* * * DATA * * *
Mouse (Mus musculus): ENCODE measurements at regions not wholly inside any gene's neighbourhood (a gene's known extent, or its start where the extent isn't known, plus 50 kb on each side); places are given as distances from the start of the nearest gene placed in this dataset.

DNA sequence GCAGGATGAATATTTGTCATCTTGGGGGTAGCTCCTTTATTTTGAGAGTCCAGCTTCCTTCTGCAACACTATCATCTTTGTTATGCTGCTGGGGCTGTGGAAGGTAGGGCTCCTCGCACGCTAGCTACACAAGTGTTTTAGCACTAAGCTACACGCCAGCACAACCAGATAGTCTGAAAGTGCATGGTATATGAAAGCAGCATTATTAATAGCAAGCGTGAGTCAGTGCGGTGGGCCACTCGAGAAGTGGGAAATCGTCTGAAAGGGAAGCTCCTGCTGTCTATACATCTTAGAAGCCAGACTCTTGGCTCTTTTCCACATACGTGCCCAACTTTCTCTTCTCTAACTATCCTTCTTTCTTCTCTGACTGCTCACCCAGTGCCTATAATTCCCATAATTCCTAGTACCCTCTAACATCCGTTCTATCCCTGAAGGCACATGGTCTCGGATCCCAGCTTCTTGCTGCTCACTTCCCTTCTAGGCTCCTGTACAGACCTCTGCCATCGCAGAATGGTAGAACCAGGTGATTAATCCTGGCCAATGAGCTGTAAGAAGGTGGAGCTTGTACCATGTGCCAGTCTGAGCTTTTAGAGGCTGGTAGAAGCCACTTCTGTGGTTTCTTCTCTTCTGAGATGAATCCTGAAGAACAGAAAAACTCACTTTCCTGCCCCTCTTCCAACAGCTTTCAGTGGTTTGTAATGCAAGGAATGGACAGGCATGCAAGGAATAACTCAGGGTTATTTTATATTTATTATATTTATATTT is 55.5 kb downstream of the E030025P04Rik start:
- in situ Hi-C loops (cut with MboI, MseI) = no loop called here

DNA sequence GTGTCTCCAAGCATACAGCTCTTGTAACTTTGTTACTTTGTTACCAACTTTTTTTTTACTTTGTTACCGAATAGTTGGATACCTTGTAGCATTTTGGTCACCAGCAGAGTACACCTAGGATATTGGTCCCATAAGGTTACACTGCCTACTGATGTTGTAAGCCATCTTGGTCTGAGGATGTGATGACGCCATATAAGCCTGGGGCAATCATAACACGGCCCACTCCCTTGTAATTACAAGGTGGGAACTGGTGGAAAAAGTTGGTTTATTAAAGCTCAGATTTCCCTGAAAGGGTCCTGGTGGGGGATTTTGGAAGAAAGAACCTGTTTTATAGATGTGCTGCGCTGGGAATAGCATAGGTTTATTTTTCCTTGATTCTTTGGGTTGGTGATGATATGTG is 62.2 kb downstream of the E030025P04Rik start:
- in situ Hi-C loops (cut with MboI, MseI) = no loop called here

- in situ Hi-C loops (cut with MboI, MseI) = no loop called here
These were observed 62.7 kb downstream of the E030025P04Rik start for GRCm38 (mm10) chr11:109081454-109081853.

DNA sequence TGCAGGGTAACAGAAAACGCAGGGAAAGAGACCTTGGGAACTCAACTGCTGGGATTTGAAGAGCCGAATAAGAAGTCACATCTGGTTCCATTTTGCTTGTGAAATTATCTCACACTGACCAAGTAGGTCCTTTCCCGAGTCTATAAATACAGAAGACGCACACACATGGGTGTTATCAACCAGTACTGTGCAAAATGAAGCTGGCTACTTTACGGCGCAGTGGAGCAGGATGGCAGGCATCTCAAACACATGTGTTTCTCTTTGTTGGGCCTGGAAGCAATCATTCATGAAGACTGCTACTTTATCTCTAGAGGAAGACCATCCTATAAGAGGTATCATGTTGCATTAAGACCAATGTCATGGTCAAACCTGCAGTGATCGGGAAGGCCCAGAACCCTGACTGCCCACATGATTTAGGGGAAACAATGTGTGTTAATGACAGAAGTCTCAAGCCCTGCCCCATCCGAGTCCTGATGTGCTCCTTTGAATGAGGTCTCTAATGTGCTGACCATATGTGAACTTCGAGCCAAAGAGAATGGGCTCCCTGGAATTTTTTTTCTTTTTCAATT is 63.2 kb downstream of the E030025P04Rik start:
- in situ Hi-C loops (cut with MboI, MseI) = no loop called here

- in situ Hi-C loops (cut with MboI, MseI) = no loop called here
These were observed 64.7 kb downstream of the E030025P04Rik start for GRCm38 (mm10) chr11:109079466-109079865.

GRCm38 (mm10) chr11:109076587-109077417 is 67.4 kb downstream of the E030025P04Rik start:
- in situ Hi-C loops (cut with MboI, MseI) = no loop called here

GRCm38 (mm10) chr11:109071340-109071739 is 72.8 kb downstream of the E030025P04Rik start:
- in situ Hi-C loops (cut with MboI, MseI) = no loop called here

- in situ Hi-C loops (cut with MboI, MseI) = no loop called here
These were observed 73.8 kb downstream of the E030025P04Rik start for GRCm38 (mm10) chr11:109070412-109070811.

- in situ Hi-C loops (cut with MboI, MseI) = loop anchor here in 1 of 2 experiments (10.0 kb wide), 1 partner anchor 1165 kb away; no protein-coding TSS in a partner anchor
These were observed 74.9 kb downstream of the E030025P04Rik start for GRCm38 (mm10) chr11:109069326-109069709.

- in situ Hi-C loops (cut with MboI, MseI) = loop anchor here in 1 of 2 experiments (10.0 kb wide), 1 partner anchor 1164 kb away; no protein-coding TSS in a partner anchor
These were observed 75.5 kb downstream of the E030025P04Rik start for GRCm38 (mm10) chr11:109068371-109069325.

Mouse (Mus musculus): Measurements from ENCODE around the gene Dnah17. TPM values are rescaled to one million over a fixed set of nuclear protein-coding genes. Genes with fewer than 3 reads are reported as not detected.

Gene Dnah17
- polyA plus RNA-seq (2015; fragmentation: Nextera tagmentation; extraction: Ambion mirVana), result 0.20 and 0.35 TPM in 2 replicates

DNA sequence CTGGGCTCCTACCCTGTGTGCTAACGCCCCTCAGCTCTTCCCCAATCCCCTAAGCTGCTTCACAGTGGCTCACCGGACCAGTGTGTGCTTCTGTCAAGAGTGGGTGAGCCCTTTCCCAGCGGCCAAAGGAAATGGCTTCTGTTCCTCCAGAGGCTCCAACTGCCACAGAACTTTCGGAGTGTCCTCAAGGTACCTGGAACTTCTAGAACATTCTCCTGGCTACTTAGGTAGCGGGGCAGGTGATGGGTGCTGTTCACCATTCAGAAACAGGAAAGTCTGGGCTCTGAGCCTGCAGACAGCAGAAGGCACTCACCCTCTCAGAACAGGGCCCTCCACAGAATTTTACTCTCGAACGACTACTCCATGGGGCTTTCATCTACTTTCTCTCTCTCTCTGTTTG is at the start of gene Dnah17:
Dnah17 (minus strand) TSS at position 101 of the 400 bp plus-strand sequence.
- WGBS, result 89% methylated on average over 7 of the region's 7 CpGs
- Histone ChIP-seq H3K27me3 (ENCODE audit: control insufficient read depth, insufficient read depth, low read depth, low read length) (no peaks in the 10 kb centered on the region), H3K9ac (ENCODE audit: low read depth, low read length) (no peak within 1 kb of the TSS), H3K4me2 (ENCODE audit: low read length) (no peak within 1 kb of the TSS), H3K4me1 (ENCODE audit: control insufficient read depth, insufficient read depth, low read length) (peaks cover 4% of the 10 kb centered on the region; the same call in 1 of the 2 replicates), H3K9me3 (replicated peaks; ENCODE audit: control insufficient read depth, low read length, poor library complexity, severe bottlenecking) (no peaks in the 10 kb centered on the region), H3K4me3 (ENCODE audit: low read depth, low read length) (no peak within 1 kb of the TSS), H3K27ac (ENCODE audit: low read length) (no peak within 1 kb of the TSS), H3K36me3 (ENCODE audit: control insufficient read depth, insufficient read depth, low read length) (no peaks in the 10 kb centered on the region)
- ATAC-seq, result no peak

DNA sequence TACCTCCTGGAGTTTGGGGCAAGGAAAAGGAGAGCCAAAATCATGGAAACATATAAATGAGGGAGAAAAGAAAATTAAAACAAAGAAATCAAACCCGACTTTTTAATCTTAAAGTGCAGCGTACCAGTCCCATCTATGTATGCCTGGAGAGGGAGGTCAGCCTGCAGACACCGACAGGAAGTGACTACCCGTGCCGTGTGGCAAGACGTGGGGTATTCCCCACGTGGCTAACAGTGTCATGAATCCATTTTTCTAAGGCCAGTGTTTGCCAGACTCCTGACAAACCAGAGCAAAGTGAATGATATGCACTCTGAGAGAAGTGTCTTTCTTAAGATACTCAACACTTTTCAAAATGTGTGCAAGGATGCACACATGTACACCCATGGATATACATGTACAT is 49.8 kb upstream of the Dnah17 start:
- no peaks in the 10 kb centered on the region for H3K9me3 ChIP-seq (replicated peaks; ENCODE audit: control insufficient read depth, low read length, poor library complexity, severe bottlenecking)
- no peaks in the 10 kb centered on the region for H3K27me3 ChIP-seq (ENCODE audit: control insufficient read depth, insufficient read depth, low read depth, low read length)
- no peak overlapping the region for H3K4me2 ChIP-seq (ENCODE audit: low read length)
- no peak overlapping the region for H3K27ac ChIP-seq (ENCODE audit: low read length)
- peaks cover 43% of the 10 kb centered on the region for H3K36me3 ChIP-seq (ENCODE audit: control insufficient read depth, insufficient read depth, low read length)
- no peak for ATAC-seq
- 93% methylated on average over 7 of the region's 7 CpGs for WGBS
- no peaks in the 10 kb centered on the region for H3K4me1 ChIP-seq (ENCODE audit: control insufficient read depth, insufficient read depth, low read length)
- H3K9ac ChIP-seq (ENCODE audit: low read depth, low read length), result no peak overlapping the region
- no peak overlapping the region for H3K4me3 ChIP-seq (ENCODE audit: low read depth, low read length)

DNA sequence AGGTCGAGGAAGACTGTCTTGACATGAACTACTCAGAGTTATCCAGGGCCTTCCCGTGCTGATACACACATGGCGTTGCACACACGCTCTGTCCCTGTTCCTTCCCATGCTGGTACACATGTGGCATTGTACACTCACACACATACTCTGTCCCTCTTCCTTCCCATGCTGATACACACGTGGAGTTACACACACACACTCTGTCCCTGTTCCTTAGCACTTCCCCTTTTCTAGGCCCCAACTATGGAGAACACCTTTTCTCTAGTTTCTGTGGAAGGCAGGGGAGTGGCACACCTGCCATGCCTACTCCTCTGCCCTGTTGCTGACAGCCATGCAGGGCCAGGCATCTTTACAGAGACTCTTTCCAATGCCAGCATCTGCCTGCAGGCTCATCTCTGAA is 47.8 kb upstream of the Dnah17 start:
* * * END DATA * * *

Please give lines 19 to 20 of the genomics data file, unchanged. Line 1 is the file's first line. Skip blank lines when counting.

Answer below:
These were observed 74.9 kb downstream of the E030025P04Rik start for GRCm38 (mm10) chr11:109069326-109069709.

- in situ Hi-C loops (cut with MboI, MseI) = loop anchor here in 1 of 2 experiments (10.0 kb wide), 1 partner anchor 1164 kb away; no protein-coding TSS in a partner anchor